Chapter 16: Gastrointestinal Physiology
Which of the following statements regarding innervation of the gastrointestinal (GI) tract is true?
(A) Sympathetic innervation has a primarily excitatory effect on the GI tract.
(B) Parasympathetic innervation is supplied solely by the vagus nerve and its branches.
(C) The enteric nervous system is composed of a serosal plexus and submucosal plexus.
(D) Local reflex activity occurs in the enteric nervous system in the absence of any sympathetic or parasympathetic innervation.
(E) Most sympathetic fibers terminate in the mucosa.
(D) Innervation of the GI tract can be broadly divided into three categories: sympathetic, parasympathetic, and enteric. Sympathetic innervation is chiefly inhibitory, decreasing motility and secretions; however, sympathetic fibers stimulate contraction of the muscularis mucosa and of certain sphincters. These nerve fibers are typically adrenergic fibers arising from prevertebral and paravertebral plexuses. Few fibers terminate on muscle itself, instead exercising an inhibitory effect by terminating in the submucosal and myenteric plexuses and inhibiting synaptic transmission. Sympathetic fibers also cause vasoconstriction of blood vessels and provide innervation to glandular structures.
Parasympathetic innervation to the preponderance of the GI tract is conveyed through the vagus nerve and its branches. The distal colon, however, receives parasympathetic innervation from the hypogastric plexus. Like sympathetic fibers, parasympathetic fibers mainly terminate in the submucosal and myenteric plexuses. Unlike sympathetic fibers, they have a stimulatory effect on GI motility and secretions.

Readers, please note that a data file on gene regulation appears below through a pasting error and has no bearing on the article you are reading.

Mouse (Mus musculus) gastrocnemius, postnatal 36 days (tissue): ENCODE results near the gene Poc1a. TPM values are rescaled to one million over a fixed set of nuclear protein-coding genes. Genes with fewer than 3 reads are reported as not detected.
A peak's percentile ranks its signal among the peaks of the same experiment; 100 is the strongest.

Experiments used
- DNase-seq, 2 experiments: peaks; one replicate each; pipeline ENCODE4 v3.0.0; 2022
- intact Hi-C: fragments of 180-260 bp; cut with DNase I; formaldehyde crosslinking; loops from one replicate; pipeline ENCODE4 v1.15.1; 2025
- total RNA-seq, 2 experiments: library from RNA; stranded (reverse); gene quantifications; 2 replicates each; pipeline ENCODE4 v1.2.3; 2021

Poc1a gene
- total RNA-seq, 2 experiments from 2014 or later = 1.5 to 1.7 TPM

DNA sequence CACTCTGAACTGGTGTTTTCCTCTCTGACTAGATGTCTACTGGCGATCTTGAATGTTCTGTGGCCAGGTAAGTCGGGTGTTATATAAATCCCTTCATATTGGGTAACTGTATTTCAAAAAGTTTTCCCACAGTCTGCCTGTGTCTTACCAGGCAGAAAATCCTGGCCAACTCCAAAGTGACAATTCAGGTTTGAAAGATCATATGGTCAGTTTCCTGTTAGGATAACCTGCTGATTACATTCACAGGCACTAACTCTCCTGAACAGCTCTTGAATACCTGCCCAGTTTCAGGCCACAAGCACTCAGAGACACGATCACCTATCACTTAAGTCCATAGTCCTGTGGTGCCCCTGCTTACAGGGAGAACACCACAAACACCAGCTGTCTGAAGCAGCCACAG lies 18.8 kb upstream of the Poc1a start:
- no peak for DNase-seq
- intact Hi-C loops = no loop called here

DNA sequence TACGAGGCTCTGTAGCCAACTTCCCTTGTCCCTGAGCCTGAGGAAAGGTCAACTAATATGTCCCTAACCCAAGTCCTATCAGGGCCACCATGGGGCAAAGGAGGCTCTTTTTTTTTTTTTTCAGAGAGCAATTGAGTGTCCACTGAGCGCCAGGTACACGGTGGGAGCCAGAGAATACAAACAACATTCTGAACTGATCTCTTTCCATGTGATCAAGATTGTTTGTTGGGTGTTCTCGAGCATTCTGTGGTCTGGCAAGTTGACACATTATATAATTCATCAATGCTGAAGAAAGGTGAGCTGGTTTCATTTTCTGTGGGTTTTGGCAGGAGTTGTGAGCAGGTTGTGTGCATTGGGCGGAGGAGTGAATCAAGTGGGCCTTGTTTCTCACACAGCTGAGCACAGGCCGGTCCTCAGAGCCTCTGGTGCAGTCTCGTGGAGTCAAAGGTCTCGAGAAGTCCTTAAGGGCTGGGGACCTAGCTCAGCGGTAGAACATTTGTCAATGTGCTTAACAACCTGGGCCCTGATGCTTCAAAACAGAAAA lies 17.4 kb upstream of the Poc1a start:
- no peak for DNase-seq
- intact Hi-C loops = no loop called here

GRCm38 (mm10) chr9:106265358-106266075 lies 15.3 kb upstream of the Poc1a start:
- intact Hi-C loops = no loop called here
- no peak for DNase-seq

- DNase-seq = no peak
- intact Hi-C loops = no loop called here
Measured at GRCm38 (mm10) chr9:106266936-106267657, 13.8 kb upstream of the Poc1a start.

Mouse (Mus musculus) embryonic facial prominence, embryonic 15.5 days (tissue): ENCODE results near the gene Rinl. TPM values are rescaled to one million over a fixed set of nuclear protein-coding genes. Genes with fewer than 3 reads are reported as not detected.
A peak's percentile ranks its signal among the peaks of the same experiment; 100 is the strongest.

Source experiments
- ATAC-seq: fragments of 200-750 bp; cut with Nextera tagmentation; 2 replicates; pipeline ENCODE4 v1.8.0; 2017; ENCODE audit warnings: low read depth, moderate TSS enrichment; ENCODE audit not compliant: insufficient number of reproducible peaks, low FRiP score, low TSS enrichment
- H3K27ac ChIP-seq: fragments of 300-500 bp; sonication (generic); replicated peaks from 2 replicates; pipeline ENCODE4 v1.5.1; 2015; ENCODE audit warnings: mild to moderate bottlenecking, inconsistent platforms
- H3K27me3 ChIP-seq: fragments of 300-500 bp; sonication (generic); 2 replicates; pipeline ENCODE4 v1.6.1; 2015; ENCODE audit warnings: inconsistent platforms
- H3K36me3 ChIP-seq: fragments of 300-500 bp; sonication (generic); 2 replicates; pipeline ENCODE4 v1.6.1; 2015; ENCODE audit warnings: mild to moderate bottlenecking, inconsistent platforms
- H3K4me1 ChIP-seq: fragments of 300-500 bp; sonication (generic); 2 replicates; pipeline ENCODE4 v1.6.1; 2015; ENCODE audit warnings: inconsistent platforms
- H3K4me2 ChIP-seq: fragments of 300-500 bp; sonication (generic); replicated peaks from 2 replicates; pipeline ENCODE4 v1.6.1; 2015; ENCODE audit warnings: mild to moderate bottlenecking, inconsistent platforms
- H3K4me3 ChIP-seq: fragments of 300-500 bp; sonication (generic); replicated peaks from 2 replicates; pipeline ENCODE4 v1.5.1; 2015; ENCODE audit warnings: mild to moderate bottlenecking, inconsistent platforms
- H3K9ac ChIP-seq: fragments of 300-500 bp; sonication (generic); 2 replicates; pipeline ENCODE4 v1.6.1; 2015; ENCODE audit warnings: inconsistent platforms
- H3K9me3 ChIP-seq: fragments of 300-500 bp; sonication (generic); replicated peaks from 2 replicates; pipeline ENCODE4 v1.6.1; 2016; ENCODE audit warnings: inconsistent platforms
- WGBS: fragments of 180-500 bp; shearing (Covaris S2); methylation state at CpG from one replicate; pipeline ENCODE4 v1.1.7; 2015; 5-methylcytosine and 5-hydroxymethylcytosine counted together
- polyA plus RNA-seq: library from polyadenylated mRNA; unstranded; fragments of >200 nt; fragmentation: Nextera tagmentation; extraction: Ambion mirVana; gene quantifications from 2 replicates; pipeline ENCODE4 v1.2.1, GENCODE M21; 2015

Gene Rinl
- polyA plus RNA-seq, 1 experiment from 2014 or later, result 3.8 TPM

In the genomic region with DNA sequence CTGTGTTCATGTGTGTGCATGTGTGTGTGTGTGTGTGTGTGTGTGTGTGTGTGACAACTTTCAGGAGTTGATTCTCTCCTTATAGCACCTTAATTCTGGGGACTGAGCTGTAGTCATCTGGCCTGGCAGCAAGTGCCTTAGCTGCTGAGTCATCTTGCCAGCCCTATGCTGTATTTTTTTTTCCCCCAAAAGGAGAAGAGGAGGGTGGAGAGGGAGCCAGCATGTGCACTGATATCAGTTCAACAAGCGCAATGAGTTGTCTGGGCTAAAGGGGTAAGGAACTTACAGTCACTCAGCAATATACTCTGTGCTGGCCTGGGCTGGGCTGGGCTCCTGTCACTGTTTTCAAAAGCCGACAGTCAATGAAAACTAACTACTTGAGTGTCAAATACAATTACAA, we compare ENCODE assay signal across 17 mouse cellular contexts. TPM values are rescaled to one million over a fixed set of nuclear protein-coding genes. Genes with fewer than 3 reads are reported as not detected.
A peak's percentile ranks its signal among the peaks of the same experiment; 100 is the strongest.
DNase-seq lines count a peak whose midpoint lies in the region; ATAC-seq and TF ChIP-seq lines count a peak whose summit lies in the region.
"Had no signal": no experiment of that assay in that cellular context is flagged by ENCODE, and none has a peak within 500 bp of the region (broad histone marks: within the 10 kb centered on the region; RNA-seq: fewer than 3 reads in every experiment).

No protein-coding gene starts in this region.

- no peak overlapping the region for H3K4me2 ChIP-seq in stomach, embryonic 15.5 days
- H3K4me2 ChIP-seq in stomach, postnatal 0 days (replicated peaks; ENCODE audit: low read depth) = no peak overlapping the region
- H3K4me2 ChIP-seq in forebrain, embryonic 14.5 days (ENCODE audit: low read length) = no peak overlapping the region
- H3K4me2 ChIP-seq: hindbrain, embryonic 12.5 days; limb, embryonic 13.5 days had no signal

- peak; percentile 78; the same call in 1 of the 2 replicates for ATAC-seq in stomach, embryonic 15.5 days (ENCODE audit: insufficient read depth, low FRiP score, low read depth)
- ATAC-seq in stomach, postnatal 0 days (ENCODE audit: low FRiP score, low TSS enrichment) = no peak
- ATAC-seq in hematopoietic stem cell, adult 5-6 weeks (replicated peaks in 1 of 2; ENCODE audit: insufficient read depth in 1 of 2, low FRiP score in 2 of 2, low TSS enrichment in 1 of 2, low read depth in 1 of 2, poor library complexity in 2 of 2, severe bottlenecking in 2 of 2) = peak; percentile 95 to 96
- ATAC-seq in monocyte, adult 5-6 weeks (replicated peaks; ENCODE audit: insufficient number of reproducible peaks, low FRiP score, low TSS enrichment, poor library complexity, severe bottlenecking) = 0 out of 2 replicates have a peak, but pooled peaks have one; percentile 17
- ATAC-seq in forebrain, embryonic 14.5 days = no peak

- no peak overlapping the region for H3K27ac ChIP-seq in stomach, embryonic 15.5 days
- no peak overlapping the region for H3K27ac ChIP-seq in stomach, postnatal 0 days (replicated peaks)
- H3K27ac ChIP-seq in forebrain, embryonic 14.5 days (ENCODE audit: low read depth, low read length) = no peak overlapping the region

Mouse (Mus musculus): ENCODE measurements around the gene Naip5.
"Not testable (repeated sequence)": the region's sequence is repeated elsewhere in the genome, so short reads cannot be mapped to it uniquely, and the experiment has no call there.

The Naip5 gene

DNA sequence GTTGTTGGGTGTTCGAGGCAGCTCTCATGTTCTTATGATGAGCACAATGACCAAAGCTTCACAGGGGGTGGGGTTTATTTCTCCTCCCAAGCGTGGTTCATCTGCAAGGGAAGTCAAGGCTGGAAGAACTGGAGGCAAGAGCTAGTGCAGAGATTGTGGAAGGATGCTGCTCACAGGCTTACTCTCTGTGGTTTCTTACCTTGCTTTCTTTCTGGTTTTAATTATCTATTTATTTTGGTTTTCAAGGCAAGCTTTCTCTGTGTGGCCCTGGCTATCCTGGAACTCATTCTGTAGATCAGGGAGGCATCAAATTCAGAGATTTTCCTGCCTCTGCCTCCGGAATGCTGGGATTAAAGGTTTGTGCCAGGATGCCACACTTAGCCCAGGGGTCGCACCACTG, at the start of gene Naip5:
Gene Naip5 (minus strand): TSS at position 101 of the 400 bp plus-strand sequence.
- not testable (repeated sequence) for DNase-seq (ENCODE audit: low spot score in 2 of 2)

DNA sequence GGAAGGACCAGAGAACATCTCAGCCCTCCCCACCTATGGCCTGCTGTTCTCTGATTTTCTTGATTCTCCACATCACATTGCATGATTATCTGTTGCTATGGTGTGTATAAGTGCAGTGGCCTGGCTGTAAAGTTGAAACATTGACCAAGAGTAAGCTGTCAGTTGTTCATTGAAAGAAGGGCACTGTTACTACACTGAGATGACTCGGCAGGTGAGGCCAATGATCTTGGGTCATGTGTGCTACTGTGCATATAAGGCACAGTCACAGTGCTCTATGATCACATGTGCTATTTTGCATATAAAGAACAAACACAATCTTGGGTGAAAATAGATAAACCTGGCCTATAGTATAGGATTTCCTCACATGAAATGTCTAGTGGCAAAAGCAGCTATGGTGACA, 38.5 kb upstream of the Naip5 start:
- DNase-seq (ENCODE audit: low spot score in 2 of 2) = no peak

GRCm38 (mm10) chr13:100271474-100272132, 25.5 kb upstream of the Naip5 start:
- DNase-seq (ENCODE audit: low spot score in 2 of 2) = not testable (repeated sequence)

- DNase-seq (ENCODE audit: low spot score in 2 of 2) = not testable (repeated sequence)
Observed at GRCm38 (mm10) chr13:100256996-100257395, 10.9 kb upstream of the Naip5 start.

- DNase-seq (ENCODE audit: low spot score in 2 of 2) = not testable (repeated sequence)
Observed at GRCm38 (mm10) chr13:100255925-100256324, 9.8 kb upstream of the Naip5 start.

The enteric nervous system is composed primarily of the submucosal plexus (Meissner’s plexus) and the myenteric plexus (Auerbach’s plexus). These plexuses consist of ganglia connected by unmyelinated fibers (Fig. 16-1). Other, less-well-defined, plexuses also contribute to the enteric nervous system. The enteric nervous system is influenced by sympathetic and parasympathetic innervation but consists of a rich pathway of afferent and efferent nerves such that much of the activity of the gut, including local reflex activity, continues even in the absence of any extrinsic input.
FIGURE 16-1. Enteric nervous system (from Brunicardi FC, Andersen DK, Billiar TR, et al., eds. Schwartz’s Principles of Surgery. 9th ed. New York, NY: McGraw-Hill; 2009: Fig. 26-16. Copyright © The McGraw-Hill Companies, Inc. All rights reserved).
Silbernagl S, Despopoulos A. Color Atlas of Physiology. 6th ed. Stuttgart, Germany: Thieme; 2008:236–237.
Which of the following is a component of the normal swallowing mechanism?
(A) Depression of the soft palate
(B) Posteriosuperior movement of the hyoid bone
(C) Initiation of a peristaltic wave down the ...